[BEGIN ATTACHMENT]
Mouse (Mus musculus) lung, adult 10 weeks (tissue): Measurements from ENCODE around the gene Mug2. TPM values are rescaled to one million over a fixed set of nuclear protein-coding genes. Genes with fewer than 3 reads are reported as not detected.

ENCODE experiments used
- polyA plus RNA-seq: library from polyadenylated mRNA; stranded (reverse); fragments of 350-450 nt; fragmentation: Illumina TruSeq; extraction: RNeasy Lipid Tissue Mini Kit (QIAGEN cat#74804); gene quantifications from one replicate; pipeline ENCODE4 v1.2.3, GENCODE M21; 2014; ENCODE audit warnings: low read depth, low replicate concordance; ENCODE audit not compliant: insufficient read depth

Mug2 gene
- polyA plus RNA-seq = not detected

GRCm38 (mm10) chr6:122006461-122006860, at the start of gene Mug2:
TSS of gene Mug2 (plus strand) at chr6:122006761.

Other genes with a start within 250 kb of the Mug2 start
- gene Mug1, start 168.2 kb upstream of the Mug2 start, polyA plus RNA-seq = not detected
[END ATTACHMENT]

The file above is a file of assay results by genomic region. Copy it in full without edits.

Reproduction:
Mouse (Mus musculus) lung, adult 10 weeks (tissue): Measurements from ENCODE around the gene Mug2. TPM values are rescaled to one million over a fixed set of nuclear protein-coding genes. Genes with fewer than 3 reads are reported as not detected.

ENCODE experiments used
- polyA plus RNA-seq: library from polyadenylated mRNA; stranded (reverse); fragments of 350-450 nt; fragmentation: Illumina TruSeq; extraction: RNeasy Lipid Tissue Mini Kit (QIAGEN cat#74804); gene quantifications from one replicate; pipeline ENCODE4 v1.2.3, GENCODE M21; 2014; ENCODE audit warnings: low read depth, low replicate concordance; ENCODE audit not compliant: insufficient read depth

Mug2 gene
- polyA plus RNA-seq = not detected

GRCm38 (mm10) chr6:122006461-122006860, at the start of gene Mug2:
TSS of gene Mug2 (plus strand) at chr6:122006761.

Other genes with a start within 250 kb of the Mug2 start
- gene Mug1, start 168.2 kb upstream of the Mug2 start, polyA plus RNA-seq = not detected